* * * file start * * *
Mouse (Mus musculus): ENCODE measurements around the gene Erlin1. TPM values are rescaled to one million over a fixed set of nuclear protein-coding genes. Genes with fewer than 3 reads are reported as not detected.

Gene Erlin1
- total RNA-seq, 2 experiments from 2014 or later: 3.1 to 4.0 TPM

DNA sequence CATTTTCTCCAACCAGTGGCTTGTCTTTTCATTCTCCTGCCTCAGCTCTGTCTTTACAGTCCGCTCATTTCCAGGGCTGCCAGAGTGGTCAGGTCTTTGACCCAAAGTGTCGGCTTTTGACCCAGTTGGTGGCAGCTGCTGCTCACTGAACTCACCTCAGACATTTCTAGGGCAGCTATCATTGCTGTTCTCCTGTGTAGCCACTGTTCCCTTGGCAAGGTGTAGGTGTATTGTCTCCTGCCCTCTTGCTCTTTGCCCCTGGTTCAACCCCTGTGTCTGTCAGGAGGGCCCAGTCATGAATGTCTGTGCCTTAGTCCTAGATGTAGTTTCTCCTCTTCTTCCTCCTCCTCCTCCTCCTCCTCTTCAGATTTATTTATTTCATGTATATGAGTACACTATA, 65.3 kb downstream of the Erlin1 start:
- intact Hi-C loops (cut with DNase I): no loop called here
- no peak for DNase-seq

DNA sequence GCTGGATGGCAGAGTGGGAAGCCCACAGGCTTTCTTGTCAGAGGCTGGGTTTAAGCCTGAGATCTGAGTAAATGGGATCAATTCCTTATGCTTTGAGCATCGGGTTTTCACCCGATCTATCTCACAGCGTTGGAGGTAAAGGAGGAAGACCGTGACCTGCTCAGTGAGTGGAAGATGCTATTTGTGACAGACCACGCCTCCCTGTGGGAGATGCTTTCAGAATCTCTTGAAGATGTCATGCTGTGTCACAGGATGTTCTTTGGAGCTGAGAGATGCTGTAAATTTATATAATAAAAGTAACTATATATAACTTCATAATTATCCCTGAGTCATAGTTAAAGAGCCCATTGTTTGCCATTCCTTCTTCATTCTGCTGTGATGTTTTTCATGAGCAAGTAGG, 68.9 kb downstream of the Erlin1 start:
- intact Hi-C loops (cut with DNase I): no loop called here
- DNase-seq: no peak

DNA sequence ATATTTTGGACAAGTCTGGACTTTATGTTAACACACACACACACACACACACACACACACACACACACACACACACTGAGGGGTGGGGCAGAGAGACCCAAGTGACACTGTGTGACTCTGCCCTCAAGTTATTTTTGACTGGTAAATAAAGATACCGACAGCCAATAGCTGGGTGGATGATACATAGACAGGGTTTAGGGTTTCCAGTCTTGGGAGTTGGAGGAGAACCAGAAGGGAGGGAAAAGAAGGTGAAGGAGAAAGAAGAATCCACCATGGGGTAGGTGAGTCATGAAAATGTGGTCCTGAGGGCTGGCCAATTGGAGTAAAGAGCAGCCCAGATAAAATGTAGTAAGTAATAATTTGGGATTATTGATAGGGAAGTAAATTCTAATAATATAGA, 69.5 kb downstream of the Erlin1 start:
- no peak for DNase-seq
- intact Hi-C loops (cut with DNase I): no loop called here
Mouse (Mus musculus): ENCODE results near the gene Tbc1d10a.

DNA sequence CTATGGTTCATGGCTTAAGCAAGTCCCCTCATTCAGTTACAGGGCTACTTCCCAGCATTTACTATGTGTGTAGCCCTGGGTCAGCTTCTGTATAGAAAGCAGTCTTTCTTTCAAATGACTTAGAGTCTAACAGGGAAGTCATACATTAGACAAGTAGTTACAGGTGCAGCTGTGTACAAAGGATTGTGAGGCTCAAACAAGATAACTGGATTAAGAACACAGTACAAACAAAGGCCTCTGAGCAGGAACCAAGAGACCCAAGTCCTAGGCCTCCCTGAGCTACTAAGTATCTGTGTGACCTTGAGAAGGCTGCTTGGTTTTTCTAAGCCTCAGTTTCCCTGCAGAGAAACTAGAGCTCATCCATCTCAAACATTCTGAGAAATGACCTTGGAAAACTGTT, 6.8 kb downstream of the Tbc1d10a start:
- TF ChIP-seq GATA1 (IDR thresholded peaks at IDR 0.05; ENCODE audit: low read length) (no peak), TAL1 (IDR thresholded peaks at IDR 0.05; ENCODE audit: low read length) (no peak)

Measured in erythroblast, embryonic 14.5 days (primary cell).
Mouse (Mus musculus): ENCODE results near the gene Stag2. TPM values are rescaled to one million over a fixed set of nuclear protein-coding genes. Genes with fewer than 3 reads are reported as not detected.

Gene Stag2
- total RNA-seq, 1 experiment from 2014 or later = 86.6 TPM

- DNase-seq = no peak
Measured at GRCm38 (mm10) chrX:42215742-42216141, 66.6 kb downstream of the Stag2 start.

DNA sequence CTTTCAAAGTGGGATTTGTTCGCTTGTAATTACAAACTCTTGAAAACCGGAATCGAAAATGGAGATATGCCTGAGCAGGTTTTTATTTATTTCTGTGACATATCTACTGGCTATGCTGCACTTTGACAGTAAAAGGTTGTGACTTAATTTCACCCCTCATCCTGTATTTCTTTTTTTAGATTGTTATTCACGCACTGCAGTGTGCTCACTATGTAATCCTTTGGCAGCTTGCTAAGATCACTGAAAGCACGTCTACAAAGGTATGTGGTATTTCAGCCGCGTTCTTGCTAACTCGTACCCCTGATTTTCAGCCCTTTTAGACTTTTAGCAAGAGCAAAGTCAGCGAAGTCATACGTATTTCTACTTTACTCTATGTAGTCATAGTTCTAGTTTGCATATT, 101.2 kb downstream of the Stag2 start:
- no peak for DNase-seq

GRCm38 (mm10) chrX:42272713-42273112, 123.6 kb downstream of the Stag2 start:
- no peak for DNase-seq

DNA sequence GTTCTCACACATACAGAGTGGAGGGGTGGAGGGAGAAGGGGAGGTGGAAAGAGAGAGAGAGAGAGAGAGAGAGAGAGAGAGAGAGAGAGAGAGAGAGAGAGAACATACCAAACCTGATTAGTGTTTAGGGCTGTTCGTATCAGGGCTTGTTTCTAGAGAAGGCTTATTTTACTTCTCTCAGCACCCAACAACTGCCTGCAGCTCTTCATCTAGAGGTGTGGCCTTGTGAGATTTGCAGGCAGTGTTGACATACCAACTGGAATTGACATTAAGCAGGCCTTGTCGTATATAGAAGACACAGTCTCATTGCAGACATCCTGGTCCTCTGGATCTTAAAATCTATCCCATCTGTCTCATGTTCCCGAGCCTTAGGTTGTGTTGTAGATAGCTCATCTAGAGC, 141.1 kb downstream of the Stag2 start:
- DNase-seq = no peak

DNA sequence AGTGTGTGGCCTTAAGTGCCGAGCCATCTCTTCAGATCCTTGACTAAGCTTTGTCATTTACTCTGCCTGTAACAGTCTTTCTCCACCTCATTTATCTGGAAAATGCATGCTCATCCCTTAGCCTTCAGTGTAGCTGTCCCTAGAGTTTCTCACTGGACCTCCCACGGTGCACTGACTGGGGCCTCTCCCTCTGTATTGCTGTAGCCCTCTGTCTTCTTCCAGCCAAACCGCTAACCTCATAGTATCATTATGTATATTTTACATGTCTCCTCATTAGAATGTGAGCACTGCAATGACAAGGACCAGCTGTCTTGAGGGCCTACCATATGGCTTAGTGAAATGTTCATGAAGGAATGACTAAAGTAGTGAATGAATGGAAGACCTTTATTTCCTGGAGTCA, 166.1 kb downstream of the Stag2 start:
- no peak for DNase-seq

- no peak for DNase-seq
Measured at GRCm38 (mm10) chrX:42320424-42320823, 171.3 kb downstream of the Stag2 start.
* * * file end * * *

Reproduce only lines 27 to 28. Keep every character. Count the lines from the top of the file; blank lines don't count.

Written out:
- DNase-seq = no peak

DNA sequence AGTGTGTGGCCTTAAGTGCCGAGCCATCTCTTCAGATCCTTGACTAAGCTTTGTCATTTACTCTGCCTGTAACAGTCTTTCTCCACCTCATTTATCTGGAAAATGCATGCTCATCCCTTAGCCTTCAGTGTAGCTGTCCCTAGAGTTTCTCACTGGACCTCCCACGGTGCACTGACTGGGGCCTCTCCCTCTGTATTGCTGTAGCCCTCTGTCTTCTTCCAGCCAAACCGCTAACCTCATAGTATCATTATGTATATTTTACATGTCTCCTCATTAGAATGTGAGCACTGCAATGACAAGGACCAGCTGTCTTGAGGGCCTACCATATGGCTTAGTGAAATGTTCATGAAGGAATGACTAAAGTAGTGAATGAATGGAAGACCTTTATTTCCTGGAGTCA, 166.1 kb downstream of the Stag2 start: